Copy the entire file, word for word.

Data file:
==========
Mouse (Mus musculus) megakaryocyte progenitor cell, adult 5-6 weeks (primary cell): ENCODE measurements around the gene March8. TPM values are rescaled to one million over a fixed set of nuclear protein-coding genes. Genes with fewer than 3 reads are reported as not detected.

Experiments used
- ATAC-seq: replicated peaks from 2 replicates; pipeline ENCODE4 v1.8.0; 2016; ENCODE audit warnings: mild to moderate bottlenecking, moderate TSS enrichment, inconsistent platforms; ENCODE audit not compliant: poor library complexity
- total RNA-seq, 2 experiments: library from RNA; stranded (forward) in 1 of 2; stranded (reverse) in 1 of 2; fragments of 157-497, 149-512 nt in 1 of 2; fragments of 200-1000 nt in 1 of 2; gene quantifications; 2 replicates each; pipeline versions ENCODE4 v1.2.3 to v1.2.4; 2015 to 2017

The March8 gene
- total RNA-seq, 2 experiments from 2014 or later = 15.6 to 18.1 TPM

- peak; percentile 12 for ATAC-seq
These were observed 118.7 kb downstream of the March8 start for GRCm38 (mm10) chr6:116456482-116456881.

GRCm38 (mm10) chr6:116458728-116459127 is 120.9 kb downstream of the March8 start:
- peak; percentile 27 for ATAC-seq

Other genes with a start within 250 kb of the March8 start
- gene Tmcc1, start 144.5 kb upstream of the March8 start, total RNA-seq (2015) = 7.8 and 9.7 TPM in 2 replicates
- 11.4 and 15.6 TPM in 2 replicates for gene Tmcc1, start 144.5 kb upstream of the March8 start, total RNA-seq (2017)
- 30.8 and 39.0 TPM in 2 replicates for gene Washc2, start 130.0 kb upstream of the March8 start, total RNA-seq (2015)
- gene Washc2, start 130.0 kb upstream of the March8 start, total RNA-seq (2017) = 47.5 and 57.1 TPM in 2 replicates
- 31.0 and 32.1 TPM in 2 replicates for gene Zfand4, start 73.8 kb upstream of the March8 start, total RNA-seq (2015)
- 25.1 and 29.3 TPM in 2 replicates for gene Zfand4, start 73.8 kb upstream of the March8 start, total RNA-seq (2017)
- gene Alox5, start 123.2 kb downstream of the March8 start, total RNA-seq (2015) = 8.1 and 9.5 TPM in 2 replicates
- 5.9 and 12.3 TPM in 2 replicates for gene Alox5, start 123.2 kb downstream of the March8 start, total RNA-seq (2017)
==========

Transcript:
Mouse (Mus musculus) megakaryocyte progenitor cell, adult 5-6 weeks (primary cell): ENCODE measurements around the gene March8. TPM values are rescaled to one million over a fixed set of nuclear protein-coding genes. Genes with fewer than 3 reads are reported as not detected.

Experiments used
- ATAC-seq: replicated peaks from 2 replicates; pipeline ENCODE4 v1.8.0; 2016; ENCODE audit warnings: mild to moderate bottlenecking, moderate TSS enrichment, inconsistent platforms; ENCODE audit not compliant: poor library complexity
- total RNA-seq, 2 experiments: library from RNA; stranded (forward) in 1 of 2; stranded (reverse) in 1 of 2; fragments of 157-497, 149-512 nt in 1 of 2; fragments of 200-1000 nt in 1 of 2; gene quantifications; 2 replicates each; pipeline versions ENCODE4 v1.2.3 to v1.2.4; 2015 to 2017

The March8 gene
- total RNA-seq, 2 experiments from 2014 or later = 15.6 to 18.1 TPM

- peak; percentile 12 for ATAC-seq
These were observed 118.7 kb downstream of the March8 start for GRCm38 (mm10) chr6:116456482-116456881.

GRCm38 (mm10) chr6:116458728-116459127 is 120.9 kb downstream of the March8 start:
- peak; percentile 27 for ATAC-seq

Other genes with a start within 250 kb of the March8 start
- gene Tmcc1, start 144.5 kb upstream of the March8 start, total RNA-seq (2015) = 7.8 and 9.7 TPM in 2 replicates
- 11.4 and 15.6 TPM in 2 replicates for gene Tmcc1, start 144.5 kb upstream of the March8 start, total RNA-seq (2017)
- 30.8 and 39.0 TPM in 2 replicates for gene Washc2, start 130.0 kb upstream of the March8 start, total RNA-seq (2015)
- gene Washc2, start 130.0 kb upstream of the March8 start, total RNA-seq (2017) = 47.5 and 57.1 TPM in 2 replicates
- 31.0 and 32.1 TPM in 2 replicates for gene Zfand4, start 73.8 kb upstream of the March8 start, total RNA-seq (2015)
- 25.1 and 29.3 TPM in 2 replicates for gene Zfand4, start 73.8 kb upstream of the March8 start, total RNA-seq (2017)
- gene Alox5, start 123.2 kb downstream of the March8 start, total RNA-seq (2015) = 8.1 and 9.5 TPM in 2 replicates
- 5.9 and 12.3 TPM in 2 replicates for gene Alox5, start 123.2 kb downstream of the March8 start, total RNA-seq (2017)